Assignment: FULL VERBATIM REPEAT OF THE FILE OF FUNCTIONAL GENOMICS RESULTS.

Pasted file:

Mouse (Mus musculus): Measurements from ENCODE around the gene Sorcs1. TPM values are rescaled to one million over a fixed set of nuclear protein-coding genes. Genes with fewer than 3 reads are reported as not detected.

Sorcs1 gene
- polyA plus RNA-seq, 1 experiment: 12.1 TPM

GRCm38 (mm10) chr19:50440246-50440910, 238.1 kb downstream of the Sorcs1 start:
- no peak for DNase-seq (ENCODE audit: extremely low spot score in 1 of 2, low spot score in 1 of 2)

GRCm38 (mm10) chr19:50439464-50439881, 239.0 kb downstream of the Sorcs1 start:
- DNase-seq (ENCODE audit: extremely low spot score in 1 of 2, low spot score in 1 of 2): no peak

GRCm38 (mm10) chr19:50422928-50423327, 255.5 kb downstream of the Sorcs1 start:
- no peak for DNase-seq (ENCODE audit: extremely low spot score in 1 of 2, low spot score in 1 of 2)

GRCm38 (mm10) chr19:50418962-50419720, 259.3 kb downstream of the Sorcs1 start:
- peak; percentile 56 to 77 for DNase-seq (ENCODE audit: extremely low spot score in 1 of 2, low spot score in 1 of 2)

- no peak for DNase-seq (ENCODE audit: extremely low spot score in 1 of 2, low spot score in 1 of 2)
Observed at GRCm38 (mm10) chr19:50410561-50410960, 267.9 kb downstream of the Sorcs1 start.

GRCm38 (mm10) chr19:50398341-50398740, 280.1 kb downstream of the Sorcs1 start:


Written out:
Mouse (Mus musculus): Measurements from ENCODE around the gene Sorcs1. TPM values are rescaled to one million over a fixed set of nuclear protein-coding genes. Genes with fewer than 3 reads are reported as not detected.

Sorcs1 gene
- polyA plus RNA-seq, 1 experiment: 12.1 TPM

GRCm38 (mm10) chr19:50440246-50440910, 238.1 kb downstream of the Sorcs1 start:
- no peak for DNase-seq (ENCODE audit: extremely low spot score in 1 of 2, low spot score in 1 of 2)

GRCm38 (mm10) chr19:50439464-50439881, 239.0 kb downstream of the Sorcs1 start:
- DNase-seq (ENCODE audit: extremely low spot score in 1 of 2, low spot score in 1 of 2): no peak

GRCm38 (mm10) chr19:50422928-50423327, 255.5 kb downstream of the Sorcs1 start:
- no peak for DNase-seq (ENCODE audit: extremely low spot score in 1 of 2, low spot score in 1 of 2)

GRCm38 (mm10) chr19:50418962-50419720, 259.3 kb downstream of the Sorcs1 start:
- peak; percentile 56 to 77 for DNase-seq (ENCODE audit: extremely low spot score in 1 of 2, low spot score in 1 of 2)

- no peak for DNase-seq (ENCODE audit: extremely low spot score in 1 of 2, low spot score in 1 of 2)
Observed at GRCm38 (mm10) chr19:50410561-50410960, 267.9 kb downstream of the Sorcs1 start.

GRCm38 (mm10) chr19:50398341-50398740, 280.1 kb downstream of the Sorcs1 start: